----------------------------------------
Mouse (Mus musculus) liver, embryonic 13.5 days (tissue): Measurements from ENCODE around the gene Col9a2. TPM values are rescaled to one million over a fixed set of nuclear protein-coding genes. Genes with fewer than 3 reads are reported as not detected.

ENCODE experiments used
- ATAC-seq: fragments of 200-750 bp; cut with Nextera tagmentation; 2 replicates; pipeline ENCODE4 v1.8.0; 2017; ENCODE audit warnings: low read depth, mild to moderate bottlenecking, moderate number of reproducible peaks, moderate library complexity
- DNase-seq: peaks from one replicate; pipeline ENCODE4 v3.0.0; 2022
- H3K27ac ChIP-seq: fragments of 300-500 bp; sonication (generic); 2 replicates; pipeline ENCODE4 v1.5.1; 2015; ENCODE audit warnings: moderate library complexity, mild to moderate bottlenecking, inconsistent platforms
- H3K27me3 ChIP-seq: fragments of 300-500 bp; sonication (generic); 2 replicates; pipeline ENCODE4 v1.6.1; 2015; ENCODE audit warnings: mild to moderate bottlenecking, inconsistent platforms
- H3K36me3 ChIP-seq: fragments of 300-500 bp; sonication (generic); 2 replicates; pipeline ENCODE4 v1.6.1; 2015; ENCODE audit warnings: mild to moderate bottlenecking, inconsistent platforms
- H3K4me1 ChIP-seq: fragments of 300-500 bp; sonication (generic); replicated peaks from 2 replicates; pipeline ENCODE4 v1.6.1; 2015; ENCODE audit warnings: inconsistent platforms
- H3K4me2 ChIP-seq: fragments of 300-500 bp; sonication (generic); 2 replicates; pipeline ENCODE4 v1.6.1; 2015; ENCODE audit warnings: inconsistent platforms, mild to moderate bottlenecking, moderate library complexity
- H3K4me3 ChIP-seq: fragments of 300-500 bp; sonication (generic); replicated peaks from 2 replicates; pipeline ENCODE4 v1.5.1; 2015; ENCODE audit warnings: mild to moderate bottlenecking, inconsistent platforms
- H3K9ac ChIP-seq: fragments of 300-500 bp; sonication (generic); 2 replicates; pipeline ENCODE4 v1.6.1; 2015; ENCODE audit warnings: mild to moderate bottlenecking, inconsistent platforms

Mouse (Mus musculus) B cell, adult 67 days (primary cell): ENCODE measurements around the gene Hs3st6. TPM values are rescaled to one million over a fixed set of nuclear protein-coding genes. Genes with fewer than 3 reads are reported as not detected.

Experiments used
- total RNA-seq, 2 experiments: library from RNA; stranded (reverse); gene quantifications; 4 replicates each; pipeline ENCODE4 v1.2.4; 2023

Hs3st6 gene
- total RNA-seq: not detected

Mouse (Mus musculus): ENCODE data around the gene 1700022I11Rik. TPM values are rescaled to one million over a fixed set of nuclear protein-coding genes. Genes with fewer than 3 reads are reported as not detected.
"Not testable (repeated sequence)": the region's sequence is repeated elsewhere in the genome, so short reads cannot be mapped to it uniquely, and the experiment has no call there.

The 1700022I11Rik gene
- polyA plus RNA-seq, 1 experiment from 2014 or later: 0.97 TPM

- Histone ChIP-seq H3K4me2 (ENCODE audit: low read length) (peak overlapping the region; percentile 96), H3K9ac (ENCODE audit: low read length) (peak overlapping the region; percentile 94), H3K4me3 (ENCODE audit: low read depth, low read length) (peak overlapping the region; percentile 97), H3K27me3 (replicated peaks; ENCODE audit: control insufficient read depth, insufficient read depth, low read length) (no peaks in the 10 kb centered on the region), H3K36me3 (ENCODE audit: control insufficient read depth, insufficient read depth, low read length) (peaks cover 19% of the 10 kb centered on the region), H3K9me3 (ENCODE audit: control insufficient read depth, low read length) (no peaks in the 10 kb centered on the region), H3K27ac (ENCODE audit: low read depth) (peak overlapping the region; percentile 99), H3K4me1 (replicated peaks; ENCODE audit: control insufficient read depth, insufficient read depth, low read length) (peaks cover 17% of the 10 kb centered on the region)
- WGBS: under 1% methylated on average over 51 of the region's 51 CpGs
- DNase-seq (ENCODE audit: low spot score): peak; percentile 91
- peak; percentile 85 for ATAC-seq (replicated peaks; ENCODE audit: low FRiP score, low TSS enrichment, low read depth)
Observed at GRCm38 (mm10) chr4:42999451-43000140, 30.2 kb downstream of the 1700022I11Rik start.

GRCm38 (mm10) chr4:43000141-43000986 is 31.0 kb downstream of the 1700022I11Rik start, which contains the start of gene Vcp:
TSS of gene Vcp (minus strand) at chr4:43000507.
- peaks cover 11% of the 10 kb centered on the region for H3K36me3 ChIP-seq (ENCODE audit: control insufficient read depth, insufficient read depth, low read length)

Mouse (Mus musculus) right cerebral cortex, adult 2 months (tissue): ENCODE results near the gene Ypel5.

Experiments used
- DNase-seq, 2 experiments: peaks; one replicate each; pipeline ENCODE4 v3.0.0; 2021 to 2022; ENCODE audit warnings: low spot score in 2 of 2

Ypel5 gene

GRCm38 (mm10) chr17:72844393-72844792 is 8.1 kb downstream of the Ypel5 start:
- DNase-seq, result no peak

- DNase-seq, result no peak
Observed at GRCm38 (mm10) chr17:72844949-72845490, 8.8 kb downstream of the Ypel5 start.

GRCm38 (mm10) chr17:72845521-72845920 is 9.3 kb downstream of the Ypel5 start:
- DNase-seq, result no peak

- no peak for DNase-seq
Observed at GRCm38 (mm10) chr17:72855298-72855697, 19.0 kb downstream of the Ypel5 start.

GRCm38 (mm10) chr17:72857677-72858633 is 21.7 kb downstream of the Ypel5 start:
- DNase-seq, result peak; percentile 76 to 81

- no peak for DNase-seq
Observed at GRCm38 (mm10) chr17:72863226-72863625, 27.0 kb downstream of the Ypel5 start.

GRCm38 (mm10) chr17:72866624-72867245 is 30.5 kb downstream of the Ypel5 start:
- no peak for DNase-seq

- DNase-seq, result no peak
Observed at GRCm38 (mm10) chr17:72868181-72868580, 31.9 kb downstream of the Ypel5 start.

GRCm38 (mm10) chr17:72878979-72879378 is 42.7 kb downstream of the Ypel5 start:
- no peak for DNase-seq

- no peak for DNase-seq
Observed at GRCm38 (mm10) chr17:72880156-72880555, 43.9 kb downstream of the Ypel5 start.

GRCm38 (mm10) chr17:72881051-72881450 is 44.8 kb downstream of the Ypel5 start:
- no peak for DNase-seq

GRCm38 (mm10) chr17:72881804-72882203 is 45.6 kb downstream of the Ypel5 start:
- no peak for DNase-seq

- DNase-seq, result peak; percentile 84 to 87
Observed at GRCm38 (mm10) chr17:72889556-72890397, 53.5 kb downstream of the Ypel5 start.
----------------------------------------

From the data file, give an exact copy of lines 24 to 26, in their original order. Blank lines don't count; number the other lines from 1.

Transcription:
- peak; percentile 85 for ATAC-seq (replicated peaks; ENCODE audit: low FRiP score, low TSS enrichment, low read depth)
Observed at GRCm38 (mm10) chr4:42999451-43000140, 30.2 kb downstream of the 1700022I11Rik start.

GRCm38 (mm10) chr4:43000141-43000986 is 31.0 kb downstream of the 1700022I11Rik start, which contains the start of gene Vcp: